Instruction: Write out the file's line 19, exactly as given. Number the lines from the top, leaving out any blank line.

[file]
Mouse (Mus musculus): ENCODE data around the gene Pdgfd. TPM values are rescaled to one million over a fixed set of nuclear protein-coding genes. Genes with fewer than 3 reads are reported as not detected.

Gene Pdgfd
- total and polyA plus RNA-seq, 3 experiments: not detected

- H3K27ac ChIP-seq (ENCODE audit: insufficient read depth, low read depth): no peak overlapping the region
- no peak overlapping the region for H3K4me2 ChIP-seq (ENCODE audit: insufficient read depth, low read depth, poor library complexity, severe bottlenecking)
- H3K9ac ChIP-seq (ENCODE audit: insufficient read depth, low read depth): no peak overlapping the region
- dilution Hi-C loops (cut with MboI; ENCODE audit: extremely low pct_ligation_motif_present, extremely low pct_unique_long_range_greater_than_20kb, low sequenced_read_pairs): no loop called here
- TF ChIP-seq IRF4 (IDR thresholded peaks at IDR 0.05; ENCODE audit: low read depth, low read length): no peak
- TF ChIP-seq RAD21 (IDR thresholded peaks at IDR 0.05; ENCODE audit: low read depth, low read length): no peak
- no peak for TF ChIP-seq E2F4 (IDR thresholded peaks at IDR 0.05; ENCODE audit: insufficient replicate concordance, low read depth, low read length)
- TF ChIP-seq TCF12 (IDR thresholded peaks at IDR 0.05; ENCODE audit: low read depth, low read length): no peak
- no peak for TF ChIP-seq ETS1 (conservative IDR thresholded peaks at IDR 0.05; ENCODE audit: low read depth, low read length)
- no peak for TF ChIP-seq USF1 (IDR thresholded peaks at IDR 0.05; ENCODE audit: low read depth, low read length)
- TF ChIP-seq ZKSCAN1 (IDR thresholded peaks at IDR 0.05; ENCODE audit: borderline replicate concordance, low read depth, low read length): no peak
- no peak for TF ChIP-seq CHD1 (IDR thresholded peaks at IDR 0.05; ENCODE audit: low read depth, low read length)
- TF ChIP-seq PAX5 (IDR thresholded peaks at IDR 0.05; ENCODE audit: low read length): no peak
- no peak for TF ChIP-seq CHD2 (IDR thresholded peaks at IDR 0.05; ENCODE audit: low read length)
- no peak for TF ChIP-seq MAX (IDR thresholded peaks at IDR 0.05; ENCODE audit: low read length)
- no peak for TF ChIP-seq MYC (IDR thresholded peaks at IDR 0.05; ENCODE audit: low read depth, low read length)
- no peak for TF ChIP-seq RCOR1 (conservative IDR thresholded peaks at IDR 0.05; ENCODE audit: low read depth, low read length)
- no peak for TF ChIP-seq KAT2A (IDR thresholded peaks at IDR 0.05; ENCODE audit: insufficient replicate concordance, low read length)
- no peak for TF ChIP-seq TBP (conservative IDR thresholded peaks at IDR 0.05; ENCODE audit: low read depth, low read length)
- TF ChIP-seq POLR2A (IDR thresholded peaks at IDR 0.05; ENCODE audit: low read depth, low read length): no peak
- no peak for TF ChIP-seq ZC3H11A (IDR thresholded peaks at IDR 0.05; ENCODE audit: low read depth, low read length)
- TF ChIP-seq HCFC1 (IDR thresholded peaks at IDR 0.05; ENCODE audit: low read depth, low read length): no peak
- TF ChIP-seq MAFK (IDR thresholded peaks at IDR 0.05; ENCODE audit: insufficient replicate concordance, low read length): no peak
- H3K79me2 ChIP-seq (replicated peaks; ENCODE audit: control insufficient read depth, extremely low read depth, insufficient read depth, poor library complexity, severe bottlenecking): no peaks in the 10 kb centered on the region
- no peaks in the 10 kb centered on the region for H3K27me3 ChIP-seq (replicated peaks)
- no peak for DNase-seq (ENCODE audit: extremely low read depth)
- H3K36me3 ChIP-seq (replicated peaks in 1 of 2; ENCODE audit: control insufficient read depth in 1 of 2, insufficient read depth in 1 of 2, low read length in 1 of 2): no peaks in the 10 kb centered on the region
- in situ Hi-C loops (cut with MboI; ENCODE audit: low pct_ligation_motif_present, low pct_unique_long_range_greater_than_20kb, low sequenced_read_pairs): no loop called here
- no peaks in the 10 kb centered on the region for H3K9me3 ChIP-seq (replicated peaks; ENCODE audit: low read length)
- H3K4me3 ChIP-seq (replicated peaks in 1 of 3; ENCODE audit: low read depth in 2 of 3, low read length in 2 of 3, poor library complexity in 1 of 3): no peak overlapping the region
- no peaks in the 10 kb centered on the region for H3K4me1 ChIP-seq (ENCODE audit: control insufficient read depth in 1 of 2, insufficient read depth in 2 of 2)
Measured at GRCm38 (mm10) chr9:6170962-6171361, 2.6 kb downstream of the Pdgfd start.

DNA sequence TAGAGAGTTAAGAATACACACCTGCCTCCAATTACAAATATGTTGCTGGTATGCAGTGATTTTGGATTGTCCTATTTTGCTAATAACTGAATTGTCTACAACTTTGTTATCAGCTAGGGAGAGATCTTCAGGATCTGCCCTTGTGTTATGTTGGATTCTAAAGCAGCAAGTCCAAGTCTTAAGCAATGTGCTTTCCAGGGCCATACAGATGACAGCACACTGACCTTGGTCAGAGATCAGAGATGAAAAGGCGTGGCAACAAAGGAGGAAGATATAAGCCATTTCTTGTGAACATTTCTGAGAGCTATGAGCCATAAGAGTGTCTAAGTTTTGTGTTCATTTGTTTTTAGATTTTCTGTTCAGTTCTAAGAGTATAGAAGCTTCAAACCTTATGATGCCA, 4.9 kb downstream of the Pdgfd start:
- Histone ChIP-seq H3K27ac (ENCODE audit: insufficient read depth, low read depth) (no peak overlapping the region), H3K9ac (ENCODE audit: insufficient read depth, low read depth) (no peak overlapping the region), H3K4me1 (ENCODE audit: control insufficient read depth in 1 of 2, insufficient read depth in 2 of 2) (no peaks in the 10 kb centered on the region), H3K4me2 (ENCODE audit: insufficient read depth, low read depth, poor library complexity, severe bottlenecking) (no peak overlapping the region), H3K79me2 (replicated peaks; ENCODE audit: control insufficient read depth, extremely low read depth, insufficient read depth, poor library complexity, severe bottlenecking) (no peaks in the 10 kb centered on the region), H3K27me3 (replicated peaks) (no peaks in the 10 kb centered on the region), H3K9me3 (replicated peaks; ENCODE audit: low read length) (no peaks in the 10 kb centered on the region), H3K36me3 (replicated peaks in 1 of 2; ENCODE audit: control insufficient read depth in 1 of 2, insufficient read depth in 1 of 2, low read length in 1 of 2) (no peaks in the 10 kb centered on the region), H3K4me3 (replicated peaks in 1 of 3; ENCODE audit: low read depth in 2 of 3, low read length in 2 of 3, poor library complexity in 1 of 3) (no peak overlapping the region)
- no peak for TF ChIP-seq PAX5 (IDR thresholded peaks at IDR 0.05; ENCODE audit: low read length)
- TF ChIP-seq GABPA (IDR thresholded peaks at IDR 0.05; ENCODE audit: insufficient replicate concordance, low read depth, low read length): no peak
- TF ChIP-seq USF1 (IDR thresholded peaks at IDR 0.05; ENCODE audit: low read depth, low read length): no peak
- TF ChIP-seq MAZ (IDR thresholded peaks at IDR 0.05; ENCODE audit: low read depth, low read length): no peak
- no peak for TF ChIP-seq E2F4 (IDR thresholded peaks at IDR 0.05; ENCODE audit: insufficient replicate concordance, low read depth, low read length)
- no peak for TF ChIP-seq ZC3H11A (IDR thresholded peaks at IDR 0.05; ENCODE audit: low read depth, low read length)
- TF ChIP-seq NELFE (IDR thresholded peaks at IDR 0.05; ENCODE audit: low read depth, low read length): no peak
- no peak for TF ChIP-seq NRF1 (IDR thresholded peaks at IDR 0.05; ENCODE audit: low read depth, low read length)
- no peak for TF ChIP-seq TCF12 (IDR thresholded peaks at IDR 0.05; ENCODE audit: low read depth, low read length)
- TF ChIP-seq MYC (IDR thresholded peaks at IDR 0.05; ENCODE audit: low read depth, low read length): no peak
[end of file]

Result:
- no peak for TF ChIP-seq MYC (IDR thresholded peaks at IDR 0.05; ENCODE audit: low read depth, low read length)